The movie Heathers was a cult hit before today’s teens were even born, but the combination of a mean girl clique, a hot new boyfriend, dark revenge fantasies, and even darker humor definitely resonate in today’s YA. Here are five of our favorites that combine anywhere from a couple to all of the above elements; now all we need is the next coming of Winona.
Side Effects May Vary, by Julie Murphy
When Alice is diagnosed with cancer, she realizes she has got nothing left to lose. Which means it’s the perfect opportunity to take the revenge she has always wanted on a select few classmates. Along for the ride is her best friend, Harvey, whose love for Alice makes it impossible to say no to her sick plots. But when she surprises everyone by going into remission, she’s the one who’ll have to suffer the consequences, including potentially losing the one person who’d always stood by her side.
Some Girls Are, by Courtney Summers
Regina used to be one of the mean, popular girls, until the HBIC and her former BFF, Anna, exiled her. Now she’s not exactly popular, but she’s sure as hell still mean. Becoming friends with one of her former victims seems to be softening her edges, but it’s hard to make up for putting a guy through hell, as Regina herself is learning firsthand. Besides, getting close to someone just means giving the girls who’ve turned on her another tool for torturing both of them.
Winning, by Lara Deloza
Alexandra wants nothing more than to be homecoming queen, and there’s nothing she won’t do and no one she won’t use in order to get her prize. Lord knows she’d be a shoo-in if it weren’t for new girl Erin, who’s sweet and delightful and has swept everyone off their feet. Luckily, Alexandra’s got Sam, who’ll do anything to please the queen bee BFF she has been crushing on forever. But Erin has got something she doesn’t when it comes to Sam, and the girl who would do anything to win may not be able to compete with the girl who’ll gladly do the one thing she can’t.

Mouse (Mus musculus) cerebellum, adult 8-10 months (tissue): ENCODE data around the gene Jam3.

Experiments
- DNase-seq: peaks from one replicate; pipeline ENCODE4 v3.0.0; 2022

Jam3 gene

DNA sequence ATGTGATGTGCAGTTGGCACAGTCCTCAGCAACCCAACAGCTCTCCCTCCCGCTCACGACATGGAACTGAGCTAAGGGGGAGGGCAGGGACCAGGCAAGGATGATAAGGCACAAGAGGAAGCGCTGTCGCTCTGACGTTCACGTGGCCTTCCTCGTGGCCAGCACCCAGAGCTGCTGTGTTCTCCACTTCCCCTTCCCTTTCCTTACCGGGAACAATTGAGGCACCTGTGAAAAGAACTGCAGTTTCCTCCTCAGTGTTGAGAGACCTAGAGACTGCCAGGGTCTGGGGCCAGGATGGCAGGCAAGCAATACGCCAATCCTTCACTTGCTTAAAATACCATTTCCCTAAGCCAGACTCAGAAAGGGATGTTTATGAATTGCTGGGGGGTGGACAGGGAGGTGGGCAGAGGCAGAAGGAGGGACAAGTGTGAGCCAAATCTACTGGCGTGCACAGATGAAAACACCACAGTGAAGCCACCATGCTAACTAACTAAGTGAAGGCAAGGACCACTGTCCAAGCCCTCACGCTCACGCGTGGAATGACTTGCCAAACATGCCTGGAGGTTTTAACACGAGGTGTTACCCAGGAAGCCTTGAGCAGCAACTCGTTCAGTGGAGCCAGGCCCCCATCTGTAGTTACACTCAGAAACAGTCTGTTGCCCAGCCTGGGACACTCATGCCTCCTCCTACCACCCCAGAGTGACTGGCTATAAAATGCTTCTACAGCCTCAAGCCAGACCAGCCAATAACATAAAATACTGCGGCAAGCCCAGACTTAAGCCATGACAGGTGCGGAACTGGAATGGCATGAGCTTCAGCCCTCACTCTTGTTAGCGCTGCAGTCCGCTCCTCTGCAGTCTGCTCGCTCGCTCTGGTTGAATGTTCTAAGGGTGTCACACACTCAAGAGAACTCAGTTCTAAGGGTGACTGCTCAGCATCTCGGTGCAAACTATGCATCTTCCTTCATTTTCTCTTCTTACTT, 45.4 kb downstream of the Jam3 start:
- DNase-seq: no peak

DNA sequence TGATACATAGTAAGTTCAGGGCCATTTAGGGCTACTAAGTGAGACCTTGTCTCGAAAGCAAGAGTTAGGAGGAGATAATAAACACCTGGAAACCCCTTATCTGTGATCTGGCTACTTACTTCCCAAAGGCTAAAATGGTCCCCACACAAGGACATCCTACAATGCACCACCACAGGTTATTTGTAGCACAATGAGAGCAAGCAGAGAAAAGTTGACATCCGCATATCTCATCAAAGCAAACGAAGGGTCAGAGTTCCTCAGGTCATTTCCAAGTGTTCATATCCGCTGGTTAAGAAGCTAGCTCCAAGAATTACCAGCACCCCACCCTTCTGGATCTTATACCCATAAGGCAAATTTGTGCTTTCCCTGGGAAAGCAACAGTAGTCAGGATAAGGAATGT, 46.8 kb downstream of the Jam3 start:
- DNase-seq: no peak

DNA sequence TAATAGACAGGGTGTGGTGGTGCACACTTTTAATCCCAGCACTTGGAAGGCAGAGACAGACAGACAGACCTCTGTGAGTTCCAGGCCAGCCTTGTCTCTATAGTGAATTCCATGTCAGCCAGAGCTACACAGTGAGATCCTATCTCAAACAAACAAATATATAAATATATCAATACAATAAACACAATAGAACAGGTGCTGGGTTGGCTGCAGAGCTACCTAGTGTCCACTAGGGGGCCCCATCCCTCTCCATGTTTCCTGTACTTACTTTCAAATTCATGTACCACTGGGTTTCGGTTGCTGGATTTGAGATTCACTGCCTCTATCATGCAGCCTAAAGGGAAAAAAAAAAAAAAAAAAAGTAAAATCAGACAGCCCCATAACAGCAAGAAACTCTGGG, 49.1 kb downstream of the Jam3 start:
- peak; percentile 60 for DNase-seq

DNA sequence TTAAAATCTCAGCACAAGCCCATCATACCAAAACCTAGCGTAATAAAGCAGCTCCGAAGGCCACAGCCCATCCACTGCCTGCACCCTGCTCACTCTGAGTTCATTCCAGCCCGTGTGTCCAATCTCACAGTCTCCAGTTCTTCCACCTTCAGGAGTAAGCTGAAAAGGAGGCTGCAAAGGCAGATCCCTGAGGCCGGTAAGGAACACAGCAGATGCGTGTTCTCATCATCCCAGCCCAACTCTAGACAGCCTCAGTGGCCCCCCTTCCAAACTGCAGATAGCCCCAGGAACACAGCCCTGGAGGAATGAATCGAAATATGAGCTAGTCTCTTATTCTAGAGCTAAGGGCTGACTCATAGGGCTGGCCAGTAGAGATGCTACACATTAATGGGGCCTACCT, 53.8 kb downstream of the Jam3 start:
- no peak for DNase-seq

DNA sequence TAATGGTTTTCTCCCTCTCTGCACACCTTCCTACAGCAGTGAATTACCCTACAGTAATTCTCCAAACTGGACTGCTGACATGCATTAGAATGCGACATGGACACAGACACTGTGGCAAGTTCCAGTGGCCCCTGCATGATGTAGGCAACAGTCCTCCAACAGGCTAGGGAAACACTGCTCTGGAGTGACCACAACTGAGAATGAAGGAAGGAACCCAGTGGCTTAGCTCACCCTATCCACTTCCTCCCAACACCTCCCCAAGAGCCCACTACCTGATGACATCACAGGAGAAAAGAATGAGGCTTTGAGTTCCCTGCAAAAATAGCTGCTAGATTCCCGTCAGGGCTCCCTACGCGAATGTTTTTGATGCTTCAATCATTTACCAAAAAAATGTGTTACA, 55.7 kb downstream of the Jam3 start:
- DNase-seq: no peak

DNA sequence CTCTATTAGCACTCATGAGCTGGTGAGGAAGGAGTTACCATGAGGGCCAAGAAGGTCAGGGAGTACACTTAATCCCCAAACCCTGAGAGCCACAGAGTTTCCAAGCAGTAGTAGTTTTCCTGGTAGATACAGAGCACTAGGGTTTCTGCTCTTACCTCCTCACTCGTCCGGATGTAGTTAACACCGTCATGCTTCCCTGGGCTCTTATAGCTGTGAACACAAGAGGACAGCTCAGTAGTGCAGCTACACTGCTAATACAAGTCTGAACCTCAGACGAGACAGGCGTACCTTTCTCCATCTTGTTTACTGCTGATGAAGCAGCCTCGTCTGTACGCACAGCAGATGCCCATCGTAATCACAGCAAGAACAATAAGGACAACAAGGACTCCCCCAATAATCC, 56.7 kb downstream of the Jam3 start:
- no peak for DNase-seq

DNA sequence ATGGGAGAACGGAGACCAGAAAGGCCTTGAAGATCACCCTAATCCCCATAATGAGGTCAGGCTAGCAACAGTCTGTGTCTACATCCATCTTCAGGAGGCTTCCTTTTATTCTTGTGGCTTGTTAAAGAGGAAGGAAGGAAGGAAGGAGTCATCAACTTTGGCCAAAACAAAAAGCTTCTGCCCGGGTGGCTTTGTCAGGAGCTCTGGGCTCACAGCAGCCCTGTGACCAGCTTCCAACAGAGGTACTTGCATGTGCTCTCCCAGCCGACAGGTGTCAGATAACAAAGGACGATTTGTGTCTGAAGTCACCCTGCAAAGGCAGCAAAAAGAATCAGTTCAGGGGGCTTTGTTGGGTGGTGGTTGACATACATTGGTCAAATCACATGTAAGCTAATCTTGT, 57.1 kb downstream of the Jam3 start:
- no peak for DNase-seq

Tease, by Amanda Maciel
Emma Putnam’s death is officially deemed a suicide, but that doesn’t mean Sara Wharton and her friends (well, former friends) are getting off scot free. They’re being charged with harassing and bullying the dead girl until she felt she had no choice but to take her own life. On the one hand, Sara had no idea the girl she was tangling with would kill herself. On the other…Sara isn’t exactly shedding any tears over what she did, since Emma did more than her fair share of wrecking Sara’s life before taking her own. As the story unfolds, both sides of the bullying story are revealed, as is the question of who can be redeemed, and who even wants to be.
Hate List, by Jennifer Brown
Told from the more serious perspective of the girlfriend of a shooter, Brown’s debut is unmatched. It has been five months since Valerie’s boyfriend, Nick, shot up their school. Five months of recovering from the bullet that struck her when she was trying to stop him from shooting a classmate, of mourning the guy she loved, of wondering how things took such a drastic turn, and of bearing the hate of everyone in her life, thanks to her implication as a result of the targets coming from a list she helped him create. Now Val wants her life back, or at least to survive what remains of high school with some semblance of a life intact, but is that even possible when you’re public enemy number one?